Thursday, 13 May 2010

Athens Portraits: Conspiracy Theorists

As he drives his cab through the city streets, Mitsos will tell you who’s behind the crisis Greece is struggling to come to terms with. It’s THEM.

His friend, Kostas, agrees as he puffs furiously on his cigarette (so much more expensive since recent tax hikes). It’s “the others”, he says, that want to bring a proud people to their knees.

A gaggle of students in brand-name trainers and jeans shout in agreement, and a worried looking housewife nods grimly as she tries to work out if anything will be left of her shrinking civil service salary after the bills are paid.

As for Yiayia (Grandma), she blames the Turks – and the Germans.

You hear it everywhere: in cafeterias, on trains, droning out of radios perched on workshop shelves, buzzing through Greek cyber-space: “They’re out to get us!”

Greeks love a good conspiracy theory. Perhaps it’s only natural for a nation with resistance running through its veins, after 400 years of Ottoman Rule and - more recently - a military dictatorship that squashed resistance with a heavy fist. But since Greece has started being portrayed in international headlines as the wild child of Europe, recklessly spending money it doesn’t have then asking others to bail it out, the conspiracy mill has gone into overdrive.

Though many Greeks accept that the root of the problem lies within, there are plenty who condemn outside forces who want to bring their proud nation down. Maybe it’s Wall Street trying to undermine the Euro? Or Corporate America determined to bash people into more obedient consumerism? Or perhaps Greece is the first stage in the imposition of a New World Order?

Greeks hate being told what to do, so the conditions that come with the EU/IMF rescue package are an anathema to them. They deeply resent being under someone else’s supervision.

Perhaps the biggest conspiracy is the one no-one is talking about. The conspiracy of silence that turned a blind eye to the abuses of the system while society fed on the fruits of capitalism, wearing American sports shoes, driving German cars, and cooled by Japanese air conditioning units.

But Mitsos will certainly tell you: “Den ftaio ego” (“It’s not my fault”).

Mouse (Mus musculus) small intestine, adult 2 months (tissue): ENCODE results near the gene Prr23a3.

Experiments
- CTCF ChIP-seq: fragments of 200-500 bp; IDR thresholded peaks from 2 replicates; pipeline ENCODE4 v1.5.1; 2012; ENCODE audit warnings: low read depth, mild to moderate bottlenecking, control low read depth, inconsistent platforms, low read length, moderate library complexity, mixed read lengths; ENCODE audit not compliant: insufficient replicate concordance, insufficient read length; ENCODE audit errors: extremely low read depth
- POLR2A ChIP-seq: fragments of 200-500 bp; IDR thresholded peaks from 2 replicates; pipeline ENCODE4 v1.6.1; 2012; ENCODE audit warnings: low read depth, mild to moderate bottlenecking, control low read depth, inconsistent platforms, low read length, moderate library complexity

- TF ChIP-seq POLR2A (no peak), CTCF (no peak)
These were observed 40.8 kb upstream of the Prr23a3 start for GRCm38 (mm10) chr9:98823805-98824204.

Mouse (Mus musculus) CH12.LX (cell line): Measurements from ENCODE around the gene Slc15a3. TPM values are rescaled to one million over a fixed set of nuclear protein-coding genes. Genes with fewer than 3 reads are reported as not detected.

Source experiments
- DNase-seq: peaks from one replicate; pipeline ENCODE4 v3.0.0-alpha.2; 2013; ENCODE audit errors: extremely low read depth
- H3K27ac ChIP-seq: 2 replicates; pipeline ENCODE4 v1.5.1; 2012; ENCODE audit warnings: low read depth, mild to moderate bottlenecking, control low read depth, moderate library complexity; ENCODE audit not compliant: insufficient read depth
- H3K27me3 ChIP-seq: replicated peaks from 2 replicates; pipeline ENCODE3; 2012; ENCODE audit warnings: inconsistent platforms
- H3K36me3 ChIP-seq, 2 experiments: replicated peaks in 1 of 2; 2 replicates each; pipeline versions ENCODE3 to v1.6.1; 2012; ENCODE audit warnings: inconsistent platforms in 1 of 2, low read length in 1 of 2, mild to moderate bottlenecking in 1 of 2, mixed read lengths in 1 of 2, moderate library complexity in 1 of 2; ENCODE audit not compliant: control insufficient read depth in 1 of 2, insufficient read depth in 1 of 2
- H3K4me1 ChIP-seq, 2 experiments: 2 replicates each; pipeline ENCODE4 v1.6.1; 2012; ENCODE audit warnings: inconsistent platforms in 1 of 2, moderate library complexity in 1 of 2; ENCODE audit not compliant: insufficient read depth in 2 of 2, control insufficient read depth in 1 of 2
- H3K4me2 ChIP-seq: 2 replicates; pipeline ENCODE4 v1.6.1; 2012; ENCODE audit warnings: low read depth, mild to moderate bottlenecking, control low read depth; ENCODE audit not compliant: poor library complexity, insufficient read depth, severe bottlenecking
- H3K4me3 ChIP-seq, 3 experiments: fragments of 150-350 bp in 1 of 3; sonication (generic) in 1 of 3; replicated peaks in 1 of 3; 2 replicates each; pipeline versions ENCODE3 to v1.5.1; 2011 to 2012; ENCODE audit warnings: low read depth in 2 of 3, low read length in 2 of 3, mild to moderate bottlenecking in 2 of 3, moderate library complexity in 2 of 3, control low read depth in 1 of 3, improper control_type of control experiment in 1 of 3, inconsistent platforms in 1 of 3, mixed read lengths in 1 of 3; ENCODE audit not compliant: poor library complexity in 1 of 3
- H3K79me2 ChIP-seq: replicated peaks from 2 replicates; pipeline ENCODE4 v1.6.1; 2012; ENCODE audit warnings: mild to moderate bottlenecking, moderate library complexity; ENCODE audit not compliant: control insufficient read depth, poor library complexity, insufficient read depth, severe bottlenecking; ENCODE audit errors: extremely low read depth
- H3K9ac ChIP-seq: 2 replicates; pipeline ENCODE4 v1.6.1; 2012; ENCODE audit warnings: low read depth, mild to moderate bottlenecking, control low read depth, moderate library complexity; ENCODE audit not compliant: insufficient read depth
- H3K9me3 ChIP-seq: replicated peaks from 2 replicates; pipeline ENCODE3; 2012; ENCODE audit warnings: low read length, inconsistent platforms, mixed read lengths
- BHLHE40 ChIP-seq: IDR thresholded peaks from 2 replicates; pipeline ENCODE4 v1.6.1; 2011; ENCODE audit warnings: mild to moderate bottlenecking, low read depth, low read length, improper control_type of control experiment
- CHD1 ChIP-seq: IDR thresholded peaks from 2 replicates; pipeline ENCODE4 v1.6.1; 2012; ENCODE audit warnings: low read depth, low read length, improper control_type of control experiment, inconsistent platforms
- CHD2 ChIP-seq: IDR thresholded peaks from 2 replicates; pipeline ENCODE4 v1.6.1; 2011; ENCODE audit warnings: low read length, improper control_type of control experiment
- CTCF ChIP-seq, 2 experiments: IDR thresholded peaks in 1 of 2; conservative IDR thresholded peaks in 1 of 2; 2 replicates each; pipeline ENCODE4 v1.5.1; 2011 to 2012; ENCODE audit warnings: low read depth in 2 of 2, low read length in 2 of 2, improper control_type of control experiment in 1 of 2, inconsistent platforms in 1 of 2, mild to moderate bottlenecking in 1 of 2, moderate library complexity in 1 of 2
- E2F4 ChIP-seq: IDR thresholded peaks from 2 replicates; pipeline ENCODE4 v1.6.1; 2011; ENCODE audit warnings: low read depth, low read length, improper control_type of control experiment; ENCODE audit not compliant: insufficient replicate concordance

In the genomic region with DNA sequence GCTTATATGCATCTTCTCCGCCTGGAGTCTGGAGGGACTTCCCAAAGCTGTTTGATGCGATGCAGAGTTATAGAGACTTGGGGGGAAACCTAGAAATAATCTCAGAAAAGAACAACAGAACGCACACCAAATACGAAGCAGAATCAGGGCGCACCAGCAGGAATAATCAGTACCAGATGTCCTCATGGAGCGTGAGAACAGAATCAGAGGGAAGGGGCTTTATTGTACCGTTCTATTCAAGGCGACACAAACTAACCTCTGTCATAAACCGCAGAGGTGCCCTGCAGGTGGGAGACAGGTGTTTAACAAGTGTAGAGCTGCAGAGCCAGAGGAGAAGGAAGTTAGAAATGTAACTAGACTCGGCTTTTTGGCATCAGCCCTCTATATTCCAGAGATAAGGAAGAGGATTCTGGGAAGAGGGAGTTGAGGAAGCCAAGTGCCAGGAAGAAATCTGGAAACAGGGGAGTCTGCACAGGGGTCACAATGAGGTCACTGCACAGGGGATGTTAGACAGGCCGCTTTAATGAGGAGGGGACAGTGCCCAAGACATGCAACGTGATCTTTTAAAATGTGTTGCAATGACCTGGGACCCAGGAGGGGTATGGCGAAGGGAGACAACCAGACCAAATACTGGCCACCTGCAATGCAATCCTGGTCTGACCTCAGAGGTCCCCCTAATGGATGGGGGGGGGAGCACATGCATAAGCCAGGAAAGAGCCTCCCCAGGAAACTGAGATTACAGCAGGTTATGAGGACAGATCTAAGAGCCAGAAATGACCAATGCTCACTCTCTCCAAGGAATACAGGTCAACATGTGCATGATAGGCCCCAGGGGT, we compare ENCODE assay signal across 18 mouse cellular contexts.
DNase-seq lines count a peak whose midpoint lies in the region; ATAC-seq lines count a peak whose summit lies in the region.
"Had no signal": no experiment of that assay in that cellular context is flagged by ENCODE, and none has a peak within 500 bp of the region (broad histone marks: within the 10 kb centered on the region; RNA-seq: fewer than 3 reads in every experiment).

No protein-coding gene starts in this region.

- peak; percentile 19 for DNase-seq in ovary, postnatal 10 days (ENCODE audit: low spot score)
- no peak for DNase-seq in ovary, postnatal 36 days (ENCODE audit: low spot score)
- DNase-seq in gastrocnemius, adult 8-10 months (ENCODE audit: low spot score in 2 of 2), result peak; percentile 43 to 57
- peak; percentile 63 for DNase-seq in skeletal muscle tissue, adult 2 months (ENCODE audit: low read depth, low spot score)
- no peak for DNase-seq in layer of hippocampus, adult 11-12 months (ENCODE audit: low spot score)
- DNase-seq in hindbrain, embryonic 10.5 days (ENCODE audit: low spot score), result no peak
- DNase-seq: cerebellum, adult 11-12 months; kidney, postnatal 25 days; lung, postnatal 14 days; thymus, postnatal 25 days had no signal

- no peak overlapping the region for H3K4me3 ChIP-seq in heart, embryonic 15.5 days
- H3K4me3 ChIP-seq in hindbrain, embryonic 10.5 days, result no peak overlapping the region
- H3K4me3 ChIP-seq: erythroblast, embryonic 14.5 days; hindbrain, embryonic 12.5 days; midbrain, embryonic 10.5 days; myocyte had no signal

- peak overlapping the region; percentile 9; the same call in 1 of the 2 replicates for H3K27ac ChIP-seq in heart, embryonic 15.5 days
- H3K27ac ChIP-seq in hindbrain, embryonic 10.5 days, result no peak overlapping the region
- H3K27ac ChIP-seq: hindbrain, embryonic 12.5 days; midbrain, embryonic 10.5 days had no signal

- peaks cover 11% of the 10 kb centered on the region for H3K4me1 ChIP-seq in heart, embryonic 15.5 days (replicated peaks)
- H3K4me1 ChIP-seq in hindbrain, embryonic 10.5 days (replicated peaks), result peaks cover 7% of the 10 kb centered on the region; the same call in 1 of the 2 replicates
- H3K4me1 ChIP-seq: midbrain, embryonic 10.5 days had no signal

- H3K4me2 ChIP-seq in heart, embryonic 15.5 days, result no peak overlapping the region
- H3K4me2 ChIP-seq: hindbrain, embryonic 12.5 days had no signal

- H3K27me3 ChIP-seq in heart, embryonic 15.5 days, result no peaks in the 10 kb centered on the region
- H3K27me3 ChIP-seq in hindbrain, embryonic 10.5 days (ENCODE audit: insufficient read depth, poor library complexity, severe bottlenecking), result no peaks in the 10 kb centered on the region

Wednesday, 5 May 2010

Spare a thought...

Spare a thought for the Athenian fire crew that tackled the blaze at Marfin Egnatia Bank in the city centre today.

Like thousands of other Greek public servants, they face the prospect of drastic cuts in their pay and benefits.

They also have to come to terms with the finding the dead bodies of three bank workers they found inside, who had been overcome by smoke after a Molotov Cocktail was thrown into the bank by an angry protestor.

Spare a thought too for the fiance of one of the victims who heard the unthinkable reply when he asked if she was alive - and what had become of their unborn child....

Spare a thought for the family and friends of that young mother-to-be, and those of the two other people who lost their lives with her today. They are most likely simple hard-working people trying their best to make ends meet in difficult times.

Today's victims had chosen - either out of necessity or principle - not to join the general strike and protest outside Parliament against the austerity measures the Greek Government plans to impose in a bid to pay back the massive bail-out to cover the huge National Debt. It was as much their right to work as it was the right of the protestors to make their voices heard.

Greeks have protest woven into their DNA. As a people, they have been through a lot in their recent history including fierce resistance to Nazi occupation during WWII, bitter civil strife after that war ended and a military dictatorship - all in living memory. The right to protest is one they hold dear. A right they exercise often - and loudly.

But Greeks are also a friendly and peace-loving (though noisy) people, and the deaths of three innocent workers as a result of today's disruption has shaken most people to the core.

Among them are the firemen who made their macabre discovery in the burning bank, and the policemen who faced a barrage of rocks, chairs and burning bottles in Syntagma Square.

So, spare a thought for them as they head home to nurse their bruised limbs and battered psyches, having come face-to-face with the human cost of violence, and wonder how they too are going to make ends meet in the months to come....